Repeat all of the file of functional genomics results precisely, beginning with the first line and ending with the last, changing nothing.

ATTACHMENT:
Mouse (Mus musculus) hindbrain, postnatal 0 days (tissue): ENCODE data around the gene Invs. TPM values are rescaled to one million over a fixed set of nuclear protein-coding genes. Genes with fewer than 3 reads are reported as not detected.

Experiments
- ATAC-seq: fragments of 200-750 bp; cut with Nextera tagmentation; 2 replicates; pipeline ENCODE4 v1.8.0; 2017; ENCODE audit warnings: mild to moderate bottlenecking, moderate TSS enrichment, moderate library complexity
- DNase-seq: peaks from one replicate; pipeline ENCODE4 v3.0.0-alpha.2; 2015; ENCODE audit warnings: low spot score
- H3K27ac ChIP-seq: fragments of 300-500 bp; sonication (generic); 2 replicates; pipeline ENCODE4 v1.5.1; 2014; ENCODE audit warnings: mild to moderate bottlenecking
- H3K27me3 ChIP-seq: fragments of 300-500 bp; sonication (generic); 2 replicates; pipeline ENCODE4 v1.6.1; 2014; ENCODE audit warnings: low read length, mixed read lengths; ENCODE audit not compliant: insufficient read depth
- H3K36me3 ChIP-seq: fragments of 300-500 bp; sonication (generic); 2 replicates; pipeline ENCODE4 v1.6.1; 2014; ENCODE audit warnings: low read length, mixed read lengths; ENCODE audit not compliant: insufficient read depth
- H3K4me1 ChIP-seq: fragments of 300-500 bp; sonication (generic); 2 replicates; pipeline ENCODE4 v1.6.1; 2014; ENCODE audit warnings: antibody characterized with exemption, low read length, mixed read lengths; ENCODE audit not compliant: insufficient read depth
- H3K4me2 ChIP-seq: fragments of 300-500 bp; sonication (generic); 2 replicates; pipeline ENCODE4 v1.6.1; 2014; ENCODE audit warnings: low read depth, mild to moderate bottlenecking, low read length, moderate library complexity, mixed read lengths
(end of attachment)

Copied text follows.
Mouse (Mus musculus) hindbrain, postnatal 0 days (tissue): ENCODE data around the gene Invs. TPM values are rescaled to one million over a fixed set of nuclear protein-coding genes. Genes with fewer than 3 reads are reported as not detected.

Experiments
- ATAC-seq: fragments of 200-750 bp; cut with Nextera tagmentation; 2 replicates; pipeline ENCODE4 v1.8.0; 2017; ENCODE audit warnings: mild to moderate bottlenecking, moderate TSS enrichment, moderate library complexity
- DNase-seq: peaks from one replicate; pipeline ENCODE4 v3.0.0-alpha.2; 2015; ENCODE audit warnings: low spot score
- H3K27ac ChIP-seq: fragments of 300-500 bp; sonication (generic); 2 replicates; pipeline ENCODE4 v1.5.1; 2014; ENCODE audit warnings: mild to moderate bottlenecking
- H3K27me3 ChIP-seq: fragments of 300-500 bp; sonication (generic); 2 replicates; pipeline ENCODE4 v1.6.1; 2014; ENCODE audit warnings: low read length, mixed read lengths; ENCODE audit not compliant: insufficient read depth
- H3K36me3 ChIP-seq: fragments of 300-500 bp; sonication (generic); 2 replicates; pipeline ENCODE4 v1.6.1; 2014; ENCODE audit warnings: low read length, mixed read lengths; ENCODE audit not compliant: insufficient read depth
- H3K4me1 ChIP-seq: fragments of 300-500 bp; sonication (generic); 2 replicates; pipeline ENCODE4 v1.6.1; 2014; ENCODE audit warnings: antibody characterized with exemption, low read length, mixed read lengths; ENCODE audit not compliant: insufficient read depth
- H3K4me2 ChIP-seq: fragments of 300-500 bp; sonication (generic); 2 replicates; pipeline ENCODE4 v1.6.1; 2014; ENCODE audit warnings: low read depth, mild to moderate bottlenecking, low read length, moderate library complexity, mixed read lengths